8. Fahrenheit 451, Ray Bradbury
Books, and the independent thought they can inspire, are powerful, much to the dismay of those who would seek to narrow the thoughts of the general public. Fahrenheit 451 paints a dystopian future where books of a dissenting nature are burned (ironically by firemen) and censorship prevails. One fireman reads the books out of curiosity and begins to question his duty.
Memorable Quote: "We need not to be let alone. We need to be really bothered once in a while. How long is it since you were really bothered? About something important, about something real?" -Montag
9. Jane Eyre, Charlotte Brontë
The love story to end all love stories, Jane Eyre follows the life of the title character (plain in face but fierce in character) from her abused life as an orphaned child to working for the rich and handsome Mr. Rochester. Just when Jane believes all of her dreams are finally coming true, things take a dramatic turn when Rochester's darkest secret is unceremoniously revealed.
Memorable Quote: "I would always rather be happy than dignified." -Jane Eyre
10. Death Of A Salesman, Arthur Miller
Death of a Salesman follows the story of Willy Loman, a salesman who has struggled to provide for his family throughout his entire life, to no avail. Though he always had delusions of grandeur of a successful career and adoring family, his reality was much different; a problem that is about come to a head when Loman loses his job.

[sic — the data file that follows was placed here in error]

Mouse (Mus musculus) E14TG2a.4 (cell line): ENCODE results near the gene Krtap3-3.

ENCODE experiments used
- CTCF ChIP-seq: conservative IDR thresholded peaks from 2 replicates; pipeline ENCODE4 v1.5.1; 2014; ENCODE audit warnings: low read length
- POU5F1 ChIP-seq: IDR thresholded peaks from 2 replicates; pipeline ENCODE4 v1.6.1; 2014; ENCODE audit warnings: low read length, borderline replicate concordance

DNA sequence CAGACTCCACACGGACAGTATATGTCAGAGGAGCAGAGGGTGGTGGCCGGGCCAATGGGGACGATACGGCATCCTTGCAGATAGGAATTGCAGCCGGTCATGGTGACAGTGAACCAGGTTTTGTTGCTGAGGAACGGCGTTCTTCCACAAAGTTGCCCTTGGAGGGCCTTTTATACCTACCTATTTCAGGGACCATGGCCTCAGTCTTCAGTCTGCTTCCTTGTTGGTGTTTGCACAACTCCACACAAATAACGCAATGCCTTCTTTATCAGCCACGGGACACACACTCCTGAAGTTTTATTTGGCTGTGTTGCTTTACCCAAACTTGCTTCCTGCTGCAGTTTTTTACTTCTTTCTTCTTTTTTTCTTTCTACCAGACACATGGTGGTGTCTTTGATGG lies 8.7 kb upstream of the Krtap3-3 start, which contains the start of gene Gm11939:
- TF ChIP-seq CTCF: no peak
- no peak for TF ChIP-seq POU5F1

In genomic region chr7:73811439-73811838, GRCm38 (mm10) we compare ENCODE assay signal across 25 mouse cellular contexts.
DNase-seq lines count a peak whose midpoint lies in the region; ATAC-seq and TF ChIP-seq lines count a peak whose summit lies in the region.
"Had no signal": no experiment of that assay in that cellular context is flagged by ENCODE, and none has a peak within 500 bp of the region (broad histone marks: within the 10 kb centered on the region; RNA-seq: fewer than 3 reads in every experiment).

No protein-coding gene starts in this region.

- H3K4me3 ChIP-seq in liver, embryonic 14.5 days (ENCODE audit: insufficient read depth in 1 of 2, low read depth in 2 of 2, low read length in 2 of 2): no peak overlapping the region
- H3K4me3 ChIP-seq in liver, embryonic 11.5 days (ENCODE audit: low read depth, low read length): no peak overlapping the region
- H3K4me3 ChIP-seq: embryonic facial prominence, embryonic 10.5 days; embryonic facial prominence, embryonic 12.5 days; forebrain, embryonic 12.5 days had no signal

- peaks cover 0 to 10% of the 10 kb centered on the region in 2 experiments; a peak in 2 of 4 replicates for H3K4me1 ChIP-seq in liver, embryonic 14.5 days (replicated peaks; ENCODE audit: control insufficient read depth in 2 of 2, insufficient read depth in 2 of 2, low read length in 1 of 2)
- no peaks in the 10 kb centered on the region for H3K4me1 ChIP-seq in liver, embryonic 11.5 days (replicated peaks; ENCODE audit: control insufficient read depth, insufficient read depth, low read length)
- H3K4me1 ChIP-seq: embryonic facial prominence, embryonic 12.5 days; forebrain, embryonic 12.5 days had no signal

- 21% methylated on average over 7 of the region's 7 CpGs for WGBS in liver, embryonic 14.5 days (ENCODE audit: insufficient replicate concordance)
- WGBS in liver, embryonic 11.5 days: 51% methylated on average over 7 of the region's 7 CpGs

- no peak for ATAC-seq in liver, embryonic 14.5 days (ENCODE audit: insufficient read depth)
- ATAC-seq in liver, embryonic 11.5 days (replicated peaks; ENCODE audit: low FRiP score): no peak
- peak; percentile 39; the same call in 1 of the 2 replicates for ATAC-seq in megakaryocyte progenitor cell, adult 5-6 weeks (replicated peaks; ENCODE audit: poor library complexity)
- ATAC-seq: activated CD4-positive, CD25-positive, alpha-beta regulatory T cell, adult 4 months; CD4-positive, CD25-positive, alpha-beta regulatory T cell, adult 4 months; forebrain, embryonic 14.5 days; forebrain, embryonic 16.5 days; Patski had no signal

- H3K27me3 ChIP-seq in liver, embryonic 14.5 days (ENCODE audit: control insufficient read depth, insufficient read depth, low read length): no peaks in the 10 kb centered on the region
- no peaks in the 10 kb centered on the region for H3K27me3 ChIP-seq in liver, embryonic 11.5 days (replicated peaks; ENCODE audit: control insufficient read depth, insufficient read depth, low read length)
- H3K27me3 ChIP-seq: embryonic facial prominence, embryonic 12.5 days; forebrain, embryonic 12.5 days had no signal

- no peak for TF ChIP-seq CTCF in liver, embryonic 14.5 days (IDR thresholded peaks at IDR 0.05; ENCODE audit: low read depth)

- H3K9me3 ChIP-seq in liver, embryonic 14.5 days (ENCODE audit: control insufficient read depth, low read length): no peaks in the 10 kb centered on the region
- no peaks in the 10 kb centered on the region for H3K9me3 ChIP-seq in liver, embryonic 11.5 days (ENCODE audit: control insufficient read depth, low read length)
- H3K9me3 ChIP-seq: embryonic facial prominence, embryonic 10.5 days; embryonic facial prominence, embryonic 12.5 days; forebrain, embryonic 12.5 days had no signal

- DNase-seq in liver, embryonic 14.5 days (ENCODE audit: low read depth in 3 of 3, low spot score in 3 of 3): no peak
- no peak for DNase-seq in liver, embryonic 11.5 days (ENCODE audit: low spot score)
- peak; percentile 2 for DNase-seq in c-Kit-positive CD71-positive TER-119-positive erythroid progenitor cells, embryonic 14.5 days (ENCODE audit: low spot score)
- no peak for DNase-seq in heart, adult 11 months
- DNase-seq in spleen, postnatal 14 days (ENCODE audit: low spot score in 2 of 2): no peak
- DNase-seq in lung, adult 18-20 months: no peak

Memorable Quote: "I've got to get some seeds. I've got to get some seeds, right away. Nothing's planted. I don't have a thing in the ground." -Willy Loman
11. A Raisin In The Sun, Lorraine Hansberry
When the Civil Rights Era ushered in a host of previously undreamable opportunities for black Americans. Though the opportunities may technically have opened, societal pressures made it difficult to pursue many of these avenues. A Raisin In The Sun follows the Younger family, whose members hold vastly different beliefs of what it means to be a black in America, with struggles that threaten to tear the family apart.
Memorable Quote: "Child, when do you think is the time to love somebody the most? When they done good and made things easy for everybody? Well then, you ain't through learning – because that ain't the time at all. It's when he's at his lowest and can't believe in hisself 'cause the world done whipped him so!" -Lena Younger
12. The Old Man And The Sea, Ernest Hemingway
The Old Man And The Sea tells of a fisherman who still has dreams of catching a great fish, though his aging body may no longer be up to the task. With a need to prove his abilities to himself, he takes to the sea and goes after a marlin. Though the book is short, it explores the themes of self-actualization and what it means to be alive in an open and matter-of-fact way.
Memorable Quote: "Why do old men wake so early? Is it to have one longer day?"
[Header image credit: Amanda Govaert]